A series of presentations at the annual conference of the National Academy of Public Administration focused on the complicated management challenges all levels of government will be facing upon the passage of any health care reform legislation. As one participant noted: “There’s too much of a view that programs are self-executing and you just need more inspectors general and audits. . . that happened with the Recovery Act.” The consensus seemed to be that this assumption clearly won’t work for health care reform!
Federal challenges. As Congress debates the shape of the health care reform legislation, there are a number of administrative management issues where seasoned executives in federal agencies might want to begin thinking through. The Department of Health and Human Services might be a logical home for such a task force, but other agencies, like Labor, Treasury, Veterans Affairs, and Defense might play important roles as well. And someone would need to represent agencies that don’t exist yet, like the proposed Medical Choices Administration.
Even if specific policy provisions are not yet defined for the health care initiative, certain tasks can be undertaken right away, for example:
- identifying a team of top career talent that have the experience of implementing big programs,
- defining competencies and skills needed to staff potential programs,
- creating expedited hiring and procurement authorities,
- gaining authority to operate streamlined regulatory and advisory processes, and
- developing the infrastructure for collaborative cross-agency networks.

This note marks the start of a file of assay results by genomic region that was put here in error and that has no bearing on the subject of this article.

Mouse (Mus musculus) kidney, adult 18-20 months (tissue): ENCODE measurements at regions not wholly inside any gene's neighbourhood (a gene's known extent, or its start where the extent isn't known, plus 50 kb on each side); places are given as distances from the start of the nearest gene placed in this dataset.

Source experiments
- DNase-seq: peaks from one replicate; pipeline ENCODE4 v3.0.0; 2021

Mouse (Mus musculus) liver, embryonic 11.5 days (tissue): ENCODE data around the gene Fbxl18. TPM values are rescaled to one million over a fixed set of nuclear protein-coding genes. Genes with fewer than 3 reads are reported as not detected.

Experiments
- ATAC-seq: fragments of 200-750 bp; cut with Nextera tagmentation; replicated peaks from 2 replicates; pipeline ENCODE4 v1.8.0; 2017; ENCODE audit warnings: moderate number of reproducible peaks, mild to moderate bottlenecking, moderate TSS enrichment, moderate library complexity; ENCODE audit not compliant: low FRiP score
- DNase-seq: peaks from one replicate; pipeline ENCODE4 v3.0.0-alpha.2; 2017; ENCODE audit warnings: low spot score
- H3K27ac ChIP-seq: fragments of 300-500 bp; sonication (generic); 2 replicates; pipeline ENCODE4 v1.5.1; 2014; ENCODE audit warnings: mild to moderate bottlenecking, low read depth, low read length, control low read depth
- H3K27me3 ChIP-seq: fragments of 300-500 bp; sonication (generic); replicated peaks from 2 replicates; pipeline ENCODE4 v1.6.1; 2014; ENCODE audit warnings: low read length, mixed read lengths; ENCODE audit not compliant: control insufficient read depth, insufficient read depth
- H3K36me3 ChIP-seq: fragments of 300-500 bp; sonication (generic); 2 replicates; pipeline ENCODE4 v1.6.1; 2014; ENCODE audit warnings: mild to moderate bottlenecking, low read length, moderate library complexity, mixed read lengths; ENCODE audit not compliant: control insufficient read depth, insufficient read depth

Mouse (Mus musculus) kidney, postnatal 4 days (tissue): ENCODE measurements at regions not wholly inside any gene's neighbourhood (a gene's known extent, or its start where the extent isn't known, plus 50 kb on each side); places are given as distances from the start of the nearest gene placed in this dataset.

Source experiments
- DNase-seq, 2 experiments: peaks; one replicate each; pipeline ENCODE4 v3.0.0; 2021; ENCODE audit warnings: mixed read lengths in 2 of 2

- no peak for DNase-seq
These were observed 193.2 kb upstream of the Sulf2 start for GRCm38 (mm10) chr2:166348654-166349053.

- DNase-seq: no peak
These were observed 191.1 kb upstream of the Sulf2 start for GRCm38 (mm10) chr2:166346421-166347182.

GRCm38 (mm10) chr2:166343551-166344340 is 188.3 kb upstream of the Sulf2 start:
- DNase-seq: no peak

- (feel free to add to this list!)
State-local challenges. As health care coverage is expanded for low income citizens, state governments will be challenged in ramping up their existing programs. Depending on the legislation enacted, the enrollment in state Medicaid programs could increase by about 12 million. This will place a huge burden on state enrollment and administrative processes. Likely concerns about potential program abuses may increase oversight costs, or at least complicate implementation efforts.
Likewise, if the proposals to create health insurance exchanges are enacted, creating new administrative structures in each state will be challenging. The Senate bill delays implementation until 2014, but even then it would be challenging to design them, enact the regulations, educate the state providers, hire the needed staff, educate the new enrollees, and conduct the enrollment process. Any implementation strategy would involve federal, state, local, non-profit, and for-profit stakeholders.
At the state level, fortunately, some are already thinking about implementation challenges. For example, Alan Weil of the National Academy for State Health Policy, has developed several guides that lay out both strategic and topic-specific steps that need to be considered. One report, “Supporting State Policymakers’ Implementation of Federal Health Reform,” could serve as a useful checklist for federal implementers!
NOTE: A subsequent Gov Exec article on concerns about implementing health care reform cites a NAPA report issued July 2009 recommending quick action on putting attention on seven specific administrative areas important to implementing any health care reform. That report is titled “Administrative Solutions in Health Reform.”